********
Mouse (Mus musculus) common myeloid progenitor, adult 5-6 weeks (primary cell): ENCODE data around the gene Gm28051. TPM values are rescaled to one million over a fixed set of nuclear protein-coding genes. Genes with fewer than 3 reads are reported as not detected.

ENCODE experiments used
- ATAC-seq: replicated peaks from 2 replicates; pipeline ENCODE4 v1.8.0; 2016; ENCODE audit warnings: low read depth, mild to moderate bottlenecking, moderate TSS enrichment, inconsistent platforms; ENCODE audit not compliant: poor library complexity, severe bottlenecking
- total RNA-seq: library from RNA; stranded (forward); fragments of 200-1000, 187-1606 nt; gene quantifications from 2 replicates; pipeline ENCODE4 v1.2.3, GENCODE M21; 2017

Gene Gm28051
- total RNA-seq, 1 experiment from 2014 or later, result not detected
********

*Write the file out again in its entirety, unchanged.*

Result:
Mouse (Mus musculus) common myeloid progenitor, adult 5-6 weeks (primary cell): ENCODE data around the gene Gm28051. TPM values are rescaled to one million over a fixed set of nuclear protein-coding genes. Genes with fewer than 3 reads are reported as not detected.

ENCODE experiments used
- ATAC-seq: replicated peaks from 2 replicates; pipeline ENCODE4 v1.8.0; 2016; ENCODE audit warnings: low read depth, mild to moderate bottlenecking, moderate TSS enrichment, inconsistent platforms; ENCODE audit not compliant: poor library complexity, severe bottlenecking
- total RNA-seq: library from RNA; stranded (forward); fragments of 200-1000, 187-1606 nt; gene quantifications from 2 replicates; pipeline ENCODE4 v1.2.3, GENCODE M21; 2017

Gene Gm28051
- total RNA-seq, 1 experiment from 2014 or later, result not detected